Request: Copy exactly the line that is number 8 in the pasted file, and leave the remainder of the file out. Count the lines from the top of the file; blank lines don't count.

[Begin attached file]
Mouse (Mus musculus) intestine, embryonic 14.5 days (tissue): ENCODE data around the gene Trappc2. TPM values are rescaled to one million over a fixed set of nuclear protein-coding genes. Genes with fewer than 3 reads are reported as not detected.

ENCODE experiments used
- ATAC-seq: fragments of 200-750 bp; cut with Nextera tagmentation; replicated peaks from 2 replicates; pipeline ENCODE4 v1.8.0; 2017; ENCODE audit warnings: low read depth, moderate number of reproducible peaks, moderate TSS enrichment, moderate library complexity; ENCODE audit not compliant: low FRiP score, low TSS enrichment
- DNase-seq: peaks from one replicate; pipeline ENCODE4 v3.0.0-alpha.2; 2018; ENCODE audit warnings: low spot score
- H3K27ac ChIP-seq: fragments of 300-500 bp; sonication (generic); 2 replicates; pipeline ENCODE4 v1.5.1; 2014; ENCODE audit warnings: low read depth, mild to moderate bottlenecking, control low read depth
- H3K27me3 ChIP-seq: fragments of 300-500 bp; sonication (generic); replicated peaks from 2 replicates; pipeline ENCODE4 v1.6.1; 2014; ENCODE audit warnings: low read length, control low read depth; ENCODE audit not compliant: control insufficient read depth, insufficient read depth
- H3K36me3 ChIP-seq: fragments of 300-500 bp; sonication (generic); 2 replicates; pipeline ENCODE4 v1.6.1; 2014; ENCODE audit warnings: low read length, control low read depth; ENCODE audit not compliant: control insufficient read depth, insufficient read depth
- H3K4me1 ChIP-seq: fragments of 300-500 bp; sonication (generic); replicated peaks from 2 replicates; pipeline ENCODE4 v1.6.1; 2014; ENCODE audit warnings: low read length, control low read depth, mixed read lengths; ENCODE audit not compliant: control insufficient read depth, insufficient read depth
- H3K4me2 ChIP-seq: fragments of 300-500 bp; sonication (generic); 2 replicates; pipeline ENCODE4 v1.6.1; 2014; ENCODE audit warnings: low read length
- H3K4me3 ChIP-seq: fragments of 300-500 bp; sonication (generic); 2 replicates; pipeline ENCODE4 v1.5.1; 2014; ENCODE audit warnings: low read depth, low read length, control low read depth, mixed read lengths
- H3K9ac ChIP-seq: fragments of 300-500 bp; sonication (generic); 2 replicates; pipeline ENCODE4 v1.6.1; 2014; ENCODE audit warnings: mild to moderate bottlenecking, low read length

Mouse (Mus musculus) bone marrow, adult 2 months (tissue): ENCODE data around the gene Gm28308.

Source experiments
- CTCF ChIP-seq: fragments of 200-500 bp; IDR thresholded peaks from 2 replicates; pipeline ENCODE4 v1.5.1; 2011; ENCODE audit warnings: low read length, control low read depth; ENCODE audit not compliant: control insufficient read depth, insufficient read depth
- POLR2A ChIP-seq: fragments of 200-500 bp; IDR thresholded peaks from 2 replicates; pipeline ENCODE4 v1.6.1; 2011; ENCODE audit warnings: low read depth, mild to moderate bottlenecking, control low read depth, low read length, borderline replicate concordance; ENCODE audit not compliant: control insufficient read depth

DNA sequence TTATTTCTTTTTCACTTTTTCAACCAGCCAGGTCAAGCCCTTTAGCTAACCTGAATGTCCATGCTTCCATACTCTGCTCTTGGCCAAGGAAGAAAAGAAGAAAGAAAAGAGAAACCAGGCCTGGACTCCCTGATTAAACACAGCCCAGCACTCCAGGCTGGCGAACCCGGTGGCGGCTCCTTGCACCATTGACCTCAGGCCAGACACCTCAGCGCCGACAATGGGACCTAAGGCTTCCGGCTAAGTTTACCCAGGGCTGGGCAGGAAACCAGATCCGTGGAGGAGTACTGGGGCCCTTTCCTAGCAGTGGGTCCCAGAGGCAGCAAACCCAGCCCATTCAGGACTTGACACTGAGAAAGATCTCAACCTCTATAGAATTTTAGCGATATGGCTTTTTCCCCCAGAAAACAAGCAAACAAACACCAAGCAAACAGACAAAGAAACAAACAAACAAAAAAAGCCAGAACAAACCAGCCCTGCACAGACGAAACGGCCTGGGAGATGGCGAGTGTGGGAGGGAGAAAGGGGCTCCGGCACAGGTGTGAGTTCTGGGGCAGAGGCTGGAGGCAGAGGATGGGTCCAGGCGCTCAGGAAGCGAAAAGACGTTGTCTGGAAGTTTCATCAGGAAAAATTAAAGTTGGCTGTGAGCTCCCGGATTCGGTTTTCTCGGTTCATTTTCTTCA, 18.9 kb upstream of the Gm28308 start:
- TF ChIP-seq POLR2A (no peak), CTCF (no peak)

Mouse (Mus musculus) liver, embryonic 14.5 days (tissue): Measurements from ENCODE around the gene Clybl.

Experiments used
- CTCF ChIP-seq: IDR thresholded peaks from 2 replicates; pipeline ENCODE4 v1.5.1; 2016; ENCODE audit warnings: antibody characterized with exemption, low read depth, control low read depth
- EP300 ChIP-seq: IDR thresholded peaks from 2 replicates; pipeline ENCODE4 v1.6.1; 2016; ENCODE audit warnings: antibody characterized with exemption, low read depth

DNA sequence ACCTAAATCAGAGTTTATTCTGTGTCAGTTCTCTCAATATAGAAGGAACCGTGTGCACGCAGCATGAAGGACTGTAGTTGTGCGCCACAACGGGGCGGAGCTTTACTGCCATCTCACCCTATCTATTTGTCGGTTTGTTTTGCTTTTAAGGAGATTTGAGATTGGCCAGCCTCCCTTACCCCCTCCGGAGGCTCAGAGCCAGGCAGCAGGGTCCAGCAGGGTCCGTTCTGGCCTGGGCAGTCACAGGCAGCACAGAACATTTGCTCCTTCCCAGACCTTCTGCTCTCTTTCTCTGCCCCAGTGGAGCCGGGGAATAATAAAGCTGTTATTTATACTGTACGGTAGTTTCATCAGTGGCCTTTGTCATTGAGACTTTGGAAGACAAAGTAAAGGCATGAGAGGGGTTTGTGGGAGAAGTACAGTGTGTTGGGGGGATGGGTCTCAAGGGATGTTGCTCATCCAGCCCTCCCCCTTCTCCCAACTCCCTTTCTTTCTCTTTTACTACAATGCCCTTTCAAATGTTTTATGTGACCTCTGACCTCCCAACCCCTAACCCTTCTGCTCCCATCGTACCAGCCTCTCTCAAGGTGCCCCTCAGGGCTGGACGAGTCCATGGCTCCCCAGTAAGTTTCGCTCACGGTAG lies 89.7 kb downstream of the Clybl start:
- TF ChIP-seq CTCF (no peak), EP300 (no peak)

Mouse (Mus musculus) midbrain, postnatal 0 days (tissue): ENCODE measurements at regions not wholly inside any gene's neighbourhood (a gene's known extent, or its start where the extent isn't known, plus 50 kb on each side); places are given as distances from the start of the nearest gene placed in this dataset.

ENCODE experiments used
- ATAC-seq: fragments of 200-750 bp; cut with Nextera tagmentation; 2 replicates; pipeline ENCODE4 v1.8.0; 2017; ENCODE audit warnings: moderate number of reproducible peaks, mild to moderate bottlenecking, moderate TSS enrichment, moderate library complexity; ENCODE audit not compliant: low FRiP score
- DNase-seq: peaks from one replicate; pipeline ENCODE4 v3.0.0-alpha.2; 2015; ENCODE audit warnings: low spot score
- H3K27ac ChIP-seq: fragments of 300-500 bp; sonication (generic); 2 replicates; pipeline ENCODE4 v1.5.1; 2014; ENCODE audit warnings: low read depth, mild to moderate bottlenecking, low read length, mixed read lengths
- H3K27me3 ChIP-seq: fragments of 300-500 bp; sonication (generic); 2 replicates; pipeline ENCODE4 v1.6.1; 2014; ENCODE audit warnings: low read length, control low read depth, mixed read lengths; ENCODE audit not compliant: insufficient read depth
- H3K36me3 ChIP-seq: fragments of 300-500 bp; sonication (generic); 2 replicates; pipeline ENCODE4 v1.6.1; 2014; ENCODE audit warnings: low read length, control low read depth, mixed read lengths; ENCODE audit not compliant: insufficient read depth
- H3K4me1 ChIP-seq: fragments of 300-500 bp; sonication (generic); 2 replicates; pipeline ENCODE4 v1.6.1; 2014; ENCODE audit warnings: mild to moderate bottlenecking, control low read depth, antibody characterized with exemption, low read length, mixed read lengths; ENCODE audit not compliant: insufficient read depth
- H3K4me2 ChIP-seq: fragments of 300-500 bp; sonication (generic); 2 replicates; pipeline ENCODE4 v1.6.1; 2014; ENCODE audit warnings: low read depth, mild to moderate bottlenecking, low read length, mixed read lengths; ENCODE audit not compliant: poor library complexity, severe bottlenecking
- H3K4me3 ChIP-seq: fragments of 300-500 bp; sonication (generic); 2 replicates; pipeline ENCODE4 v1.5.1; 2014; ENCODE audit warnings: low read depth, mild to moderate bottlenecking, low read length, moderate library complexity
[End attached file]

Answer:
- H3K4me1 ChIP-seq: fragments of 300-500 bp; sonication (generic); replicated peaks from 2 replicates; pipeline ENCODE4 v1.6.1; 2014; ENCODE audit warnings: low read length, control low read depth, mixed read lengths; ENCODE audit not compliant: control insufficient read depth, insufficient read depth